My Week in Books – 22nd May 2022

MyWeekinBooksOn What Cathy Read Next last week

Monday – I shared my proposed reading list for the 20 Books of Summer 2022 reading challenge. 

Tuesday – I published my review of time-slip novel The Witch’s Tree by Elena Collins as part of the blog tour. This week’s Top Ten Tuesday topic was Books I Was Excited To Get But Haven’t Read Yet

WednesdayWWW Wednesday is my weekly opportunity to share what I’ve just read, what I’m currently reading and what I plan to read next… and to take a peek at what others are reading. 

Thursday – I published my review of crime thriller The Murder Rule by Dervla McTiernan as part of the blog tour. 

Friday – I shared my review of The Healing Power of Nature by Vincent van Gogh, an illustrated book of inspirational quotations, paintings and sketches.

Saturday – I indulged my other love – gardening – by participating in the Six on Saturday meme.  

New arrivals

A is for AtlasA Is For Atlas by Megan Barford (ARC, National Maritime Museum Greenwich)

A sumptuous, lavishly illustrated celebration of cartography, featuring charts, maps, globes, and atlases from the map collections at the National Maritime Museum in Greenwich, London. This volume explores the variety of stories hidden within the collections, including materials, techniques, makers, users, genres, and features to understand more about the different worlds in which maps were produced and consumed. From imperial rule to labor solidarity, and from sumptuous display to scrap paper, A is for Atlas presents the map collections of the National Maritime Museum as never seen before.

The Death of RemembranceThe Death of Remembrance by Denzil Meyrick (ARC, Polygon)

It’s 1983, and a beat constable walks away from a bar where he knows a crime is about to be committed.

In the present, an old fisherman is found dead by the shoreline and a stranger with a mission moves into a shabby Kinloch flat.

Meanwhile, D.C.I. Jim Daley is trying to help Brian Scott stay sober, and the good people of Kinloch are still mourning the death of one of their own.

As past and present collide, Daley finds himself face to face with old friends and foes. Memories can only last as long as those who keep them, and ghosts will not be silenced.

Sorrow and BlissSorrow and Bliss by Meg Mason (W&N)

Everyone tells Martha Friel she is clever and beautiful, a brilliant writer who has been loved every day of her adult life by one man, her husband Patrick. A gift, her mother once said, not everybody gets. So why is everything broken? Why is Martha – on the edge of 40 – friendless, practically jobless and so often sad? And why did Patrick decide to leave?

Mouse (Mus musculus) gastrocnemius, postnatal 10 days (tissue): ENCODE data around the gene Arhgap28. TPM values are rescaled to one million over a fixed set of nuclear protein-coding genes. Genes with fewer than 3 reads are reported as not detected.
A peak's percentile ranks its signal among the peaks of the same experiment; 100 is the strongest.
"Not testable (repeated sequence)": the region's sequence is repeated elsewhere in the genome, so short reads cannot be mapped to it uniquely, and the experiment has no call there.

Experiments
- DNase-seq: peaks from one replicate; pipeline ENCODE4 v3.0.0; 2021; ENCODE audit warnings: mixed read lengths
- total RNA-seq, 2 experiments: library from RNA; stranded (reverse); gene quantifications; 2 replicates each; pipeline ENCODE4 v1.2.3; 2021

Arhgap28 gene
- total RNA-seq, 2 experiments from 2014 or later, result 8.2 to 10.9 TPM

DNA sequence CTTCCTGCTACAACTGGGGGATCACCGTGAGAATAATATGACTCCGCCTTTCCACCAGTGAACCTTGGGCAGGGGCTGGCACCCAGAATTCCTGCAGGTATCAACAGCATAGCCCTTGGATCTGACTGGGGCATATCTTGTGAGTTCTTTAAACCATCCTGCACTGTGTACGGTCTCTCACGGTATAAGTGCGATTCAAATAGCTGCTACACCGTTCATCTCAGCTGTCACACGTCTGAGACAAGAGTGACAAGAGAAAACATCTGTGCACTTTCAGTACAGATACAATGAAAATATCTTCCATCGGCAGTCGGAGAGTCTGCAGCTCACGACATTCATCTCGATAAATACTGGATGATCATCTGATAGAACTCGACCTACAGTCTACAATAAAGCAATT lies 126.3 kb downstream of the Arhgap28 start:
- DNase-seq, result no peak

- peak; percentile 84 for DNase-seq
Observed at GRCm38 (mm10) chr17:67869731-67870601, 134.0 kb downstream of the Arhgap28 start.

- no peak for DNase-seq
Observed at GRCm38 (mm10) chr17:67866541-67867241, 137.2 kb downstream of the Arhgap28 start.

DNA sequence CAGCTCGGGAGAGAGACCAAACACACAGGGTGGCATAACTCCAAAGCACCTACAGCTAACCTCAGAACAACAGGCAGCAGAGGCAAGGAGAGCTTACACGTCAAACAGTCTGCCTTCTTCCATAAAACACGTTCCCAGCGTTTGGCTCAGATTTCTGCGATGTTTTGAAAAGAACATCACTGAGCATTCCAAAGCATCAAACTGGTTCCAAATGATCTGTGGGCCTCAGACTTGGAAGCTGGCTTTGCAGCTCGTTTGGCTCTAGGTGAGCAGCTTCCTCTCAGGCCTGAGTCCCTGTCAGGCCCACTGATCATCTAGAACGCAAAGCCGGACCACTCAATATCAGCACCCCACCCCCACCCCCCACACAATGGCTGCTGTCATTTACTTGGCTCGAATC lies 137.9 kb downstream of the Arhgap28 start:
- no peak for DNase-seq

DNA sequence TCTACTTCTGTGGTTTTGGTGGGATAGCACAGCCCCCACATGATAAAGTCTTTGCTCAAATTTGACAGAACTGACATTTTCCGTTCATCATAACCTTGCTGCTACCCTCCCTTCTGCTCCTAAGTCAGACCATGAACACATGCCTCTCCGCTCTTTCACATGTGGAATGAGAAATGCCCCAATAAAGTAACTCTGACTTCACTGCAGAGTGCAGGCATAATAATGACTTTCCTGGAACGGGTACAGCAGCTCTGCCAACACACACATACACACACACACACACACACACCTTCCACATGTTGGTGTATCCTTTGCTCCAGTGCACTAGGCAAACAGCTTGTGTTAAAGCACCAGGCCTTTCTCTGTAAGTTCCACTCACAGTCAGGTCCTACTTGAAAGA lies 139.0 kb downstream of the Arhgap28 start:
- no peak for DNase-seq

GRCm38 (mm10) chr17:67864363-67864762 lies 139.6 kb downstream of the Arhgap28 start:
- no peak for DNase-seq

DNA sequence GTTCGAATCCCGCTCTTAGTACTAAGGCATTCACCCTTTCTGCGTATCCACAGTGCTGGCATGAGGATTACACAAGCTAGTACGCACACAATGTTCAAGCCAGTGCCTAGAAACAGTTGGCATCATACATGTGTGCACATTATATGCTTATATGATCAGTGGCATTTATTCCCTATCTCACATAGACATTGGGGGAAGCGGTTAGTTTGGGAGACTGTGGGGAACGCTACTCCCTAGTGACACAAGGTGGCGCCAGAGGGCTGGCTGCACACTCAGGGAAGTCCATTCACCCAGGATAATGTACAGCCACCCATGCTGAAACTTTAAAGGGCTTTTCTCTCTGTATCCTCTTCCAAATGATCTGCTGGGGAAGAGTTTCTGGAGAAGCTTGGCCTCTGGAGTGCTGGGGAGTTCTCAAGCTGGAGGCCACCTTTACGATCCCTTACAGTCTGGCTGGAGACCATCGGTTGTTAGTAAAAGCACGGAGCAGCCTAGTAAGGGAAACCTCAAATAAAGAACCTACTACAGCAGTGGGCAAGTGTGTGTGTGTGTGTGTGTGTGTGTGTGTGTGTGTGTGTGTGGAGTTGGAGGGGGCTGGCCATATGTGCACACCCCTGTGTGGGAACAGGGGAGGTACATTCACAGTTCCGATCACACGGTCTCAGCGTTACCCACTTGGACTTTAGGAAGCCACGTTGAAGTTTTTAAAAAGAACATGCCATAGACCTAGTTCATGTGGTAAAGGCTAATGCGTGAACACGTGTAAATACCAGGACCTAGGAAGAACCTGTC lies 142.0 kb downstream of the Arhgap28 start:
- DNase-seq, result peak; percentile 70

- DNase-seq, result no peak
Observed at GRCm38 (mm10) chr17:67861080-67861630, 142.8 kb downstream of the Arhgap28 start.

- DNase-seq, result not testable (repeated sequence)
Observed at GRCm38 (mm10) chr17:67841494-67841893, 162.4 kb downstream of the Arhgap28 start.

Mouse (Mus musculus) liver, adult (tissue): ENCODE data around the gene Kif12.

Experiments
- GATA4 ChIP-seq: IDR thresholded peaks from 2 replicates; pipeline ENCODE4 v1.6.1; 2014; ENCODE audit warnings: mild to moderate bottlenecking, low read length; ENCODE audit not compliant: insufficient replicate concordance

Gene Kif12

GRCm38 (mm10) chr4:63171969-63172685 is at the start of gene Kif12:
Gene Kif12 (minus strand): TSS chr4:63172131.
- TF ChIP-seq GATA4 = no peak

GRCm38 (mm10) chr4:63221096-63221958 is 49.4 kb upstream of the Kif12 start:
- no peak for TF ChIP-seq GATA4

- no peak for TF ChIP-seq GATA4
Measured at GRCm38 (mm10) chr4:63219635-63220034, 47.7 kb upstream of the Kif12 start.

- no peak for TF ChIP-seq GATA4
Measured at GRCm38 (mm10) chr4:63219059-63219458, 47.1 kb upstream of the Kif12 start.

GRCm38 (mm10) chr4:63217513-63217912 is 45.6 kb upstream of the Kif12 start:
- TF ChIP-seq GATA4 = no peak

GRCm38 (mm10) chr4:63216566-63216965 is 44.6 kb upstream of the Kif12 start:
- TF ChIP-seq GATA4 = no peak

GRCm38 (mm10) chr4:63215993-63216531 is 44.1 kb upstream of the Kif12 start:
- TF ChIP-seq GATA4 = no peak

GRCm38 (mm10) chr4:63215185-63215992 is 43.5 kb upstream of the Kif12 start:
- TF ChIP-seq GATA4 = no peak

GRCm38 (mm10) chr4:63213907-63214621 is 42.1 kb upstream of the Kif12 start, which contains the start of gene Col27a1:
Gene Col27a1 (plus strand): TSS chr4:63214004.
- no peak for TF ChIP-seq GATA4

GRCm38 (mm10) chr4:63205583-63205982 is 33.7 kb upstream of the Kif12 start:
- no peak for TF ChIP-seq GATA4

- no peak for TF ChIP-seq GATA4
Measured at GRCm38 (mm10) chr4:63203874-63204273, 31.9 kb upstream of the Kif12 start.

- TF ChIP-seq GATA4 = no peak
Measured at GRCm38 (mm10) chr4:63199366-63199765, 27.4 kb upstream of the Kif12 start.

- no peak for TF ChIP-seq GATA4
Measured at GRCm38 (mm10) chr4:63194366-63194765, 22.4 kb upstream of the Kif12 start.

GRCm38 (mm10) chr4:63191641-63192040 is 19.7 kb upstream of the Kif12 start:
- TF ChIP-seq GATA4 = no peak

Maybe she is just too sensitive, someone who finds it harder to be alive than most people. Or maybe – as she has long believed – there is something wrong with her. Something that broke when a little bomb went off in her brain, at 17, and left her changed in a way that no doctor or therapist has ever been able to explain.

Forced to return to her childhood home to live with her dysfunctional, bohemian parents (but without the help of her devoted, foul-mouthed sister Ingrid), Martha has one last chance to find out whether a life is ever too broken to fix – or whether, maybe, by starting over, she will get to write a better ending for herself.

The Island of Missing TreesThe Island of Missing Trees by Elif Shafak (Viking)

Two teenagers, a Greek Cypriot and a Turkish Cypriot, meet at a taverna on the island they both call home. In the taverna, hidden beneath garlands of garlic, chili peppers and creeping honeysuckle, Kostas and Defne grow in their forbidden love for each other. A fig tree stretches through a cavity in the roof, and this tree bears witness to their hushed, happy meetings and eventually, to their silent, surreptitious departures. The tree is there when war breaks out, when the capital is reduced to ashes and rubble, and when the teenagers vanish. Decades later, Kostas returns. He is a botanist looking for native species, but really, he’s searching for lost love.

Years later, a Ficus carica grows in the back garden of a house in London where Ada Kazantzakis lives. This tree is her only connection to an island she has never visited – her only connection to her family’s troubled history and her complex identity as she seeks to untangle years of secrets to find her place in the world.

On What Cathy Read Next this week

Currently reading

Planned posts

  • Blog Tour/Book Review: Only May by Carol Lovekin
  • Blog Tour/Book Review: The White Girl by Tony Birch 
  • Promo: The Dark Earth by Gordon Doherty
  • Blog Tour/Book Review: Twenty-Eight Pounds Ten Shillings by Tony Fairweather
  • Book Review: Death and the Penguin by Andrey Kurkov

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